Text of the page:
Catholic church

   The Catholic Church and the Catholic religion together represent the oldest and most enduring of all Portuguese institutions. Because its origins as an institution go back at least to the middle of the third century, if not earlier, the Christian and later the Catholic Church is much older than any other Portuguese institution or major cultural influence, including the monarchy (lasting 770 years) or Islam (540 years). Indeed, it is older than Portugal (869 years) itself. The Church, despite its changing doctrine and form, dates to the period when Roman Lusitania was Christianized.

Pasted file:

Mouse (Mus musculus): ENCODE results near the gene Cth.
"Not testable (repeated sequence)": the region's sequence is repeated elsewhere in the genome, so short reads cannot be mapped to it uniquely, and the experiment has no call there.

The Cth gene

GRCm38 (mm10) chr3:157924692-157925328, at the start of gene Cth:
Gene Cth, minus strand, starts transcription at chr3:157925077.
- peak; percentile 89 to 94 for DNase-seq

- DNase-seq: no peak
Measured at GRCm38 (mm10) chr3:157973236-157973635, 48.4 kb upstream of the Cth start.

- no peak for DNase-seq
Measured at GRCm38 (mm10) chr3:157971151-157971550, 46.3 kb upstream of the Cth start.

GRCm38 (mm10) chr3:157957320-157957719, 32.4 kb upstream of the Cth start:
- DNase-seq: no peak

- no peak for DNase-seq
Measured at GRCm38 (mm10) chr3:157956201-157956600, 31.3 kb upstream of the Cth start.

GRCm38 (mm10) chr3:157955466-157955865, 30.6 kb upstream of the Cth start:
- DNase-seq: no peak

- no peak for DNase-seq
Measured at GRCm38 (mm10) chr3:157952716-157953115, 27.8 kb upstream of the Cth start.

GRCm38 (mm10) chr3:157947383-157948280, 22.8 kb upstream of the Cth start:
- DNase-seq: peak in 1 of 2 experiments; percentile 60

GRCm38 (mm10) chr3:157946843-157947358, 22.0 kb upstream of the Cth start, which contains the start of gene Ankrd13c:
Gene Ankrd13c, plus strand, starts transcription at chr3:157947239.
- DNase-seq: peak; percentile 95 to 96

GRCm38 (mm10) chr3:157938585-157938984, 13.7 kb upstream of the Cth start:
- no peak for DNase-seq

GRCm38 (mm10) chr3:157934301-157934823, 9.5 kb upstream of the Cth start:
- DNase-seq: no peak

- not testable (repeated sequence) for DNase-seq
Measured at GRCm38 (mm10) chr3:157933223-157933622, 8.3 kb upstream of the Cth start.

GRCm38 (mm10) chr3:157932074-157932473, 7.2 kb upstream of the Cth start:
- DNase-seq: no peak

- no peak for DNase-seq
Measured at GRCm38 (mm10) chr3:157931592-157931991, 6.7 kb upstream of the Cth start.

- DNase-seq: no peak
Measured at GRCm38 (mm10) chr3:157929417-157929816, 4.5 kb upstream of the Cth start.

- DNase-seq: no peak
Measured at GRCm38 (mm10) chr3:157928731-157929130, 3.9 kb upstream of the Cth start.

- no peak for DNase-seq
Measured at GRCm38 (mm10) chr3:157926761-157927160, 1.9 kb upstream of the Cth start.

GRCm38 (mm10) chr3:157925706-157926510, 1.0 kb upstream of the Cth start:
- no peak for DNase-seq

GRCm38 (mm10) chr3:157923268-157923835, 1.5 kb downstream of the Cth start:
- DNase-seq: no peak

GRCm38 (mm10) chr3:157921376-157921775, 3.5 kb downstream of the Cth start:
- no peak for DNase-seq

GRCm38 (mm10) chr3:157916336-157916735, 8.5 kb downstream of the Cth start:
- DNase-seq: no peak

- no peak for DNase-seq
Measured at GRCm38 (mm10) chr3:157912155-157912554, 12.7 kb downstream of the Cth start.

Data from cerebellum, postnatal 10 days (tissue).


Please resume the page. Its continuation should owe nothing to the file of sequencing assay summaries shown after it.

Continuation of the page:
In its earlier period, the Church played an important role in the creation of an independent Portuguese monarchy, as well as in the colonization and settlement of various regions of the shifting Christian-Muslim frontier as it moved south. Until the rise of absolutist monarchy and central government, the Church dominated all public and private life and provided the only education available, along with the only hospitals and charity institutions. During the Middle Ages and the early stage of the overseas empire, the Church accumulated a great deal of wealth. One historian suggests that, by 1700, one-third of the land in Portugal was owned by the Church. Besides land, Catholic institutions possessed a large number of chapels, churches and cathedrals, capital, and other property.